10 Things Chimpanzees Eat

Written By: Dani Sarusi, Coordinator of Community Engagement, JGI Canada
Category: Great Apes

Check out this top ten list to find out what, and how, chimpanzees eat.

Chimpanzees are omnivores, meaning they eat both plants and animals.

In fact, Dr. Jane Goodall was the first person to observe chimpanzees eating other animals when she saw them using sticks to  extract termites and also hunting smaller mammals such as monkeys. Until then, chimpanzees were believed to be herbivores, like other great apes.

While most of a chimpanzee’s diet is made up of fruits, seeds, nuts, leaves, flowers and insects, they can be surprisingly creative with tool use and sourcing medicinal – and recreational – sources of food.

 

 

10. Figs

Aside from being nutritious and delicious, figs account for almost half of a chimpanzee’s diet, providing an excellent source of energy.

9. Fruit

Chimpanzees eat a wide variety of fruits including mangoes, bananas, watermelons and apples. However, unlike humans, chimpanzees can’t import out-of-season fruit, so they are stuck with whatever is in season in the region where they live.

8. Nuts & Seeds

The most common type of nut chimpanzees eat is the oil palm nut. But they are also known to eat kola and panda nuts.  It’s easy to tell if a chimpanzee is eating kola or panda nuts.  The shells are so tough that the only way to crack them is to whack the nuts with a hard stone.

7. Blossoms & Leaves

When fruit is in short supply, chimpanzees will eat various types of leaves, flowers, tree bark and seeds. However, they prefer fruit.

6. Insects

Insects (ants, termites) account for approximately 4% of a wild chimpanzee’s diet. In fact, one of Dr. Goodall’s most important discoveries was made while observing chimpanzees foraging for termites.  In 1960, at Gombe National Park, Jane observed two chimpanzees using small twigs as tools to fish for termites in the ground, which they then swept into their mouths as a snack — Yum!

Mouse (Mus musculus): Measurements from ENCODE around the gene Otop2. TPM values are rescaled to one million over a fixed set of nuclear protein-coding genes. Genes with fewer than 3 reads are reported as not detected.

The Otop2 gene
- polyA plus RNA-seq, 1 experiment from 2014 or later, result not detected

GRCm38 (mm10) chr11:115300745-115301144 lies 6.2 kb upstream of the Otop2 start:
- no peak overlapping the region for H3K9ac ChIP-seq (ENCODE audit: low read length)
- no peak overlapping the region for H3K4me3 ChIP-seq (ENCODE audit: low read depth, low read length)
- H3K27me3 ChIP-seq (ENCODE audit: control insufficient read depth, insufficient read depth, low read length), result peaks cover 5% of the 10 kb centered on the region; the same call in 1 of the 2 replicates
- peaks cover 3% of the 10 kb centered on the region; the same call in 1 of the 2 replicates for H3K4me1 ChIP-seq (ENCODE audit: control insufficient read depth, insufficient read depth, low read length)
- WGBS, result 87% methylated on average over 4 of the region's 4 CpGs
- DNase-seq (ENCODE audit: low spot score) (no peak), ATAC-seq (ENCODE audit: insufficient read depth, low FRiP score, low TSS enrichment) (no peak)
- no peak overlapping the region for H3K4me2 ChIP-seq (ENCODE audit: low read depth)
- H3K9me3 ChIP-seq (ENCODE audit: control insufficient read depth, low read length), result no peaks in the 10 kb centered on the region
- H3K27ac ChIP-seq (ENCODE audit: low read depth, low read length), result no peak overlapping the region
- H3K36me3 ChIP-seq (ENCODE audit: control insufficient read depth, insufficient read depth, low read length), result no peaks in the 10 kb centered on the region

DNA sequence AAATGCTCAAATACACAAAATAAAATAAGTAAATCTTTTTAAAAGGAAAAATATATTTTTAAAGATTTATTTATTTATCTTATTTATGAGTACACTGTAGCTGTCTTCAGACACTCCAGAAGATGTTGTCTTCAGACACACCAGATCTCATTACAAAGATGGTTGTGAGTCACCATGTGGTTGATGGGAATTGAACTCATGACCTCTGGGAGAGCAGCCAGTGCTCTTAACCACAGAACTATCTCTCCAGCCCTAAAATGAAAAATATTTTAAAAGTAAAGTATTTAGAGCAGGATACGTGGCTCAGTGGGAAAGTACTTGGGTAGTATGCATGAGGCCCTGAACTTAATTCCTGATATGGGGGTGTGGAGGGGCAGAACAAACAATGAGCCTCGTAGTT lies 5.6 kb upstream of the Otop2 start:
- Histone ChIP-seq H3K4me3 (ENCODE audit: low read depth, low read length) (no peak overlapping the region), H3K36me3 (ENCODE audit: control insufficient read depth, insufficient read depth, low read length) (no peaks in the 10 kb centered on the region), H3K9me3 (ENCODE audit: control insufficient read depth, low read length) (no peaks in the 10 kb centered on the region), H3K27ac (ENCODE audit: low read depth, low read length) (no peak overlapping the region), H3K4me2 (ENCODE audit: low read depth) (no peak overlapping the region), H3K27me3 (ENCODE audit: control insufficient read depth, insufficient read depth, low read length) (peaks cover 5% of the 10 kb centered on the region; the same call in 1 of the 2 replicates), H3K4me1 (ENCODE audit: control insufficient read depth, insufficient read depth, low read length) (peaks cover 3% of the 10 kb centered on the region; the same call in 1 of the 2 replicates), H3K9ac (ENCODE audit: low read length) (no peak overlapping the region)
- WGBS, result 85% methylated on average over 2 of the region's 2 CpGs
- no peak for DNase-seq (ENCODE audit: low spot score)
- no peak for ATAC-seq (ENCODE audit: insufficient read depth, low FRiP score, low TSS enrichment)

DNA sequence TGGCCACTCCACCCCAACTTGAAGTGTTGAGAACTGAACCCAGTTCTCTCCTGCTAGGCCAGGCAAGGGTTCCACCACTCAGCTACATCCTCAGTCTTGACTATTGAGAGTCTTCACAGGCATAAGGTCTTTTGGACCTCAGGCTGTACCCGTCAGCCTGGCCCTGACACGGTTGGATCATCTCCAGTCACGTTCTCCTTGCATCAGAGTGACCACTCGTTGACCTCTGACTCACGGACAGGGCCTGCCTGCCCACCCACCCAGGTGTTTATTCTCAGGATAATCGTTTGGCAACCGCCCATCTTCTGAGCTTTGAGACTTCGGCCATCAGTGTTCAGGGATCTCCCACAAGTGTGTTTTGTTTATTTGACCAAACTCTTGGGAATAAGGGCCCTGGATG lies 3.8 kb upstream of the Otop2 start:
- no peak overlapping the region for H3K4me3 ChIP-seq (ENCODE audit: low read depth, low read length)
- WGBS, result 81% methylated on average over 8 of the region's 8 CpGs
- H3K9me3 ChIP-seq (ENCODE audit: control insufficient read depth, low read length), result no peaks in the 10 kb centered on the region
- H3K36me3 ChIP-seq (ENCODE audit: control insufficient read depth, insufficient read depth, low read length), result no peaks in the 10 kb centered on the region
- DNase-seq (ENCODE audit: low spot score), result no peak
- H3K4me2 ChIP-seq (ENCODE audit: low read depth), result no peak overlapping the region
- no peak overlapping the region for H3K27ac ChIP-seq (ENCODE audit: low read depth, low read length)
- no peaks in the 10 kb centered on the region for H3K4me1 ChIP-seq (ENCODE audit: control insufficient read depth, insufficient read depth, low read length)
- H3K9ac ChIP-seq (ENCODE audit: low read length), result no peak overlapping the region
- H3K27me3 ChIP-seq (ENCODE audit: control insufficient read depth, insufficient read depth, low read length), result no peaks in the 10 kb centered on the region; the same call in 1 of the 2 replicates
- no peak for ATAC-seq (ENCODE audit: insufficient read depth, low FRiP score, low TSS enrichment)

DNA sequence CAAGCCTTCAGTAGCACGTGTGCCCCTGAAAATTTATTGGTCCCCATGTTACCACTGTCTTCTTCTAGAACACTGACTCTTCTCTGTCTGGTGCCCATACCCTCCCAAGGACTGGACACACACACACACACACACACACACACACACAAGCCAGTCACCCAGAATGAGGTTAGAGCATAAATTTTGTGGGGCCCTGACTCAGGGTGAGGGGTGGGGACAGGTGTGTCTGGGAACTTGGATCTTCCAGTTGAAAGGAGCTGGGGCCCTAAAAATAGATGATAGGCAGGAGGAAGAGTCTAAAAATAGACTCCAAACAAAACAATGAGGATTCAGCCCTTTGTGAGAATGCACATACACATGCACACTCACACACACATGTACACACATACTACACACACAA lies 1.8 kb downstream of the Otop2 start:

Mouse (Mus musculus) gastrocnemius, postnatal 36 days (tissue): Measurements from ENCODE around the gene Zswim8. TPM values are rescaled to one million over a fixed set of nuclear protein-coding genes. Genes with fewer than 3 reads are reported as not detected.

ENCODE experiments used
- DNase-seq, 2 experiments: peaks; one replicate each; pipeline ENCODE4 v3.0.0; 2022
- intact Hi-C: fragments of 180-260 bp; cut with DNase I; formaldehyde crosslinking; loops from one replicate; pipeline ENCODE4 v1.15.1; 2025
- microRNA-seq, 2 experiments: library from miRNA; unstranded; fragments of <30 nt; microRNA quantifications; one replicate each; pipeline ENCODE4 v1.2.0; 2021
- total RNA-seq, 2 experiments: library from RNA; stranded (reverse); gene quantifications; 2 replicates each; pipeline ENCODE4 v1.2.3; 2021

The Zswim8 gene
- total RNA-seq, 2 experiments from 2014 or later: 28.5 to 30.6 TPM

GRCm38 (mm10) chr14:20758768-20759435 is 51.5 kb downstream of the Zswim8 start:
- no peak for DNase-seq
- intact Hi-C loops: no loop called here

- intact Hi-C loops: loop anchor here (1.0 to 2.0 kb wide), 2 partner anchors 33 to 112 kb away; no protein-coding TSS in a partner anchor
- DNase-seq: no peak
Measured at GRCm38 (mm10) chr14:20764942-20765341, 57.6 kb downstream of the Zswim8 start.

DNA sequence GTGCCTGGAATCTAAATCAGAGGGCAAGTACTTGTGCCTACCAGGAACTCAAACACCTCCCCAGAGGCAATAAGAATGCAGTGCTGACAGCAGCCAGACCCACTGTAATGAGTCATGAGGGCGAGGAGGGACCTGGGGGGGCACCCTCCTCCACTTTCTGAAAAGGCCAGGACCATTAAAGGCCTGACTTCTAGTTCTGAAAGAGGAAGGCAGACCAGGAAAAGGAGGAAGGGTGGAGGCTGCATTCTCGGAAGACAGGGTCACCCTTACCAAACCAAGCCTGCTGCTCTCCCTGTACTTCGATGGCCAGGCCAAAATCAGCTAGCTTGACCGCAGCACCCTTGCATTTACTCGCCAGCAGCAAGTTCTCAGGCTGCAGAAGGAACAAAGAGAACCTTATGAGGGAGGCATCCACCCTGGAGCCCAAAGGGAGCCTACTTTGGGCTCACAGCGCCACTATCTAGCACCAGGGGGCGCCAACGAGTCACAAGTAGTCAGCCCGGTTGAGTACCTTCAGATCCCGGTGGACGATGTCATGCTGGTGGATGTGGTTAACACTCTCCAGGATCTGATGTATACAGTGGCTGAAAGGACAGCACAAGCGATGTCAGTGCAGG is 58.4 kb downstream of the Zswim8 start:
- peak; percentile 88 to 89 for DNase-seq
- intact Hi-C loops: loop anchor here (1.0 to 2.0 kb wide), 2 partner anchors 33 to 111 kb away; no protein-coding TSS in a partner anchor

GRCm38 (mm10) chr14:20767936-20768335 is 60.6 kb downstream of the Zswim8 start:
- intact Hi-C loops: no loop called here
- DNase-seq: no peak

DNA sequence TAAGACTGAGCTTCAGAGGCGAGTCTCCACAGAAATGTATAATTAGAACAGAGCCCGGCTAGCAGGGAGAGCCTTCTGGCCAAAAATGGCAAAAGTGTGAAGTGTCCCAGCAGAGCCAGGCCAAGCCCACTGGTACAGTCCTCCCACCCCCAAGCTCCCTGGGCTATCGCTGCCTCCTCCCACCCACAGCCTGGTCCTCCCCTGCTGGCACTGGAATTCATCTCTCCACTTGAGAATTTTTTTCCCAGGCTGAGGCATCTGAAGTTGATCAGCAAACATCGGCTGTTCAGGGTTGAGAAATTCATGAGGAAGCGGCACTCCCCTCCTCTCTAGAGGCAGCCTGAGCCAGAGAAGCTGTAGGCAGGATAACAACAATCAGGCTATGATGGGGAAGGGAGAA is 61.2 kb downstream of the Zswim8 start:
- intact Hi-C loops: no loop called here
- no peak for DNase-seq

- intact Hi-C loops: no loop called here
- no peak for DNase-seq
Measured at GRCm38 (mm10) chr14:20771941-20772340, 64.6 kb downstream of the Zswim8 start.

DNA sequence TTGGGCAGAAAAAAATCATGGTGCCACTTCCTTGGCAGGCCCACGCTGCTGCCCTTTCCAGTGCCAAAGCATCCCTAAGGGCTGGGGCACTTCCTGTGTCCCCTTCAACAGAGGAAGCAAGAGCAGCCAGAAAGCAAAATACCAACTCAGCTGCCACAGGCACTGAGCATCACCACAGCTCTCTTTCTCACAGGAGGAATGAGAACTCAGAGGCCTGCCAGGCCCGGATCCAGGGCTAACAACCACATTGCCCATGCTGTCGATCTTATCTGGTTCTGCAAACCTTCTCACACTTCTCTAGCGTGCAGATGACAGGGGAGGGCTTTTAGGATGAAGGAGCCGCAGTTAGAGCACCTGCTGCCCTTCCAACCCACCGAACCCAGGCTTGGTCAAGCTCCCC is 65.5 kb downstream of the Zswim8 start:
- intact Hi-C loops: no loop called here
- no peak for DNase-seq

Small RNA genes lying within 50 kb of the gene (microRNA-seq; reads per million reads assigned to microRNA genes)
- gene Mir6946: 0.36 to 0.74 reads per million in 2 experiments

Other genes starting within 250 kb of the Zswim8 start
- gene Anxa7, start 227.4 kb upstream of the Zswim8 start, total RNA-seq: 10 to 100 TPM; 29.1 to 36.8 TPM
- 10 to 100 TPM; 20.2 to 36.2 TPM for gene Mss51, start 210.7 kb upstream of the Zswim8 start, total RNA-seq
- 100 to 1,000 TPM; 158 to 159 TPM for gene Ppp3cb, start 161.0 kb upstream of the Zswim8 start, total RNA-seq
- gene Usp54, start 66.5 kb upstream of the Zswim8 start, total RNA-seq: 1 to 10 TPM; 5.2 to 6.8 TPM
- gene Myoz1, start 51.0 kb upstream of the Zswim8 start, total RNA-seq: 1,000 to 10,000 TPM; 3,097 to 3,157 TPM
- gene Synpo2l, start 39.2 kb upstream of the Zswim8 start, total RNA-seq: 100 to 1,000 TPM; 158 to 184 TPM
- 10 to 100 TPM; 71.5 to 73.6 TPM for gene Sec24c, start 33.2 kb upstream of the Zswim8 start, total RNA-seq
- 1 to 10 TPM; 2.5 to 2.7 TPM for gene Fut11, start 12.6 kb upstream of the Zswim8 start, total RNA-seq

5. Honey

Chimpanzees adore honey and have developed sophisticated ways of accessing it, using sticks to dip into or force open nests. But if you’re really desperate for honey, you can always bash the hive open with a large stick.

4. Meat and Eggs

One of the earliest and most significant discoveries made by Jane Goodall was that chimpanzees hunt for and eat meat. Prior to this, chimpanzees were believed to be vegetarians.  However, meat and other animal products only account for 5%-8% of a chimpanzee’s diet. Interestingly, successful hunters typically share some portion of their kill with other group members in response to a variety of begging behaviours.

3. Palm Wine

Scientists in Guinea, West Africa recently noticed wild chimpanzees drinking palm wine – creating drinking vessels out of leaves. The raffia palms that grow around Bossou, Guinea contain natural sugars that rapidly ferment in the tropical heat, creating a sweet, mildly alcoholic beverage that both humans and chimpanzees seem to enjoy.

Photo Credit Image 8: Martin Harvey / Alamy

2. Medicinal Plants

Chimpanzees intuitively know the medicinal value of various plants. In Gombe Stream National Park, chimpanzees have been observed eating Aspilia mossambicensis – a plant that helps rid their digestive system of parasites. Chimpanzees have also been observed eating: soil (which contains anti-malaria minerals) elm bark (which fights bacterial infections), cordia flower stems (which reduces the risk of tuberculosis), and unripe figs (which have de-worming properties).

1. Milk

At Tchimpounga Sanctuary, infant chimpanzees are fed specially formulated milk until they are ready to eat solid food. Infant chimpanzees nurse for at least five years and stay with their mothers even longer, learning to care for their younger siblings. Orphaned chimpanzees are often malnourished and in urgent need of nutrition and care.

 

The nearly 160 chimpanzees living at the Tchimpounga sanctuary consume 17,000 kilos of food every month. That’s a lot of figs!

A monthly gift of $15/month (just 0.50 cents a day) has a significant impact on chimpanzee survival and community conservation.

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